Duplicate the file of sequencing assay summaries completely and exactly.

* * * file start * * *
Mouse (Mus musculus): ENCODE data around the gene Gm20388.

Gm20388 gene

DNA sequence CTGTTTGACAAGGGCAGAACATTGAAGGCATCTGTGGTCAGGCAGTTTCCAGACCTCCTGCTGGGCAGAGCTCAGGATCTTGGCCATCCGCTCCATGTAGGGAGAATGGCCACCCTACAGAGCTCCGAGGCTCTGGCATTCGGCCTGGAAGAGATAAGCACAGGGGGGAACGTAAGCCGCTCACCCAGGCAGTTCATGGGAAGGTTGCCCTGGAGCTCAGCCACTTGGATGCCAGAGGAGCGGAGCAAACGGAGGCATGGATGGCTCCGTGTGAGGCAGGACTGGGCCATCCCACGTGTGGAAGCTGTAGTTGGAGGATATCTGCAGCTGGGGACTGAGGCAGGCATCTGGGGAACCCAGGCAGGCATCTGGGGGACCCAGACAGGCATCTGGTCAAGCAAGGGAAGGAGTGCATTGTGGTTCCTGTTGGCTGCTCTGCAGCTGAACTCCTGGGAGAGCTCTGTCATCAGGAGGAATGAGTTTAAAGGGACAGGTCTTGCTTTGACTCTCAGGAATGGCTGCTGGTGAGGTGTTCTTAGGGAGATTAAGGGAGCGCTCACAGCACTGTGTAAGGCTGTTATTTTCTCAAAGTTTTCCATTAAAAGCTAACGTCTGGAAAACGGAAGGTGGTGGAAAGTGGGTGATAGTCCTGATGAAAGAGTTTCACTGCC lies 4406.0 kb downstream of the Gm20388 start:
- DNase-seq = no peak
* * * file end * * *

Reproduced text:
Mouse (Mus musculus): ENCODE data around the gene Gm20388.

Gm20388 gene

DNA sequence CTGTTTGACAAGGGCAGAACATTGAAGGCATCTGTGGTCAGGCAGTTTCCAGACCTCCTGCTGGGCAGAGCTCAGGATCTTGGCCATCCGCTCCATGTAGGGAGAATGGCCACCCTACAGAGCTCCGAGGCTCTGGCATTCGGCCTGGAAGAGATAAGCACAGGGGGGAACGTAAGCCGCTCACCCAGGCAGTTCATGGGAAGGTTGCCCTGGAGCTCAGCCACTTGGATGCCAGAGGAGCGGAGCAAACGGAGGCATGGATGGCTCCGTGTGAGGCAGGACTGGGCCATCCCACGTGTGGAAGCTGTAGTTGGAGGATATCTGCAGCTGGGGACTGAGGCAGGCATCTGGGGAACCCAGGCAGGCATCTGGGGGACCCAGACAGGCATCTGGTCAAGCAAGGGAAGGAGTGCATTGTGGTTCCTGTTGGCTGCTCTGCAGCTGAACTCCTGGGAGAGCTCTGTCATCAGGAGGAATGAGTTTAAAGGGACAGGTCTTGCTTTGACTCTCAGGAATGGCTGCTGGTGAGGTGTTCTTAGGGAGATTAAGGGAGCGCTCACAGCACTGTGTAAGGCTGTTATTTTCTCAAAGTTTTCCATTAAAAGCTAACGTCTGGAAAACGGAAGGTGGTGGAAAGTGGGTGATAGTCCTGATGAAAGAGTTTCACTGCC lies 4406.0 kb downstream of the Gm20388 start:
- DNase-seq = no peak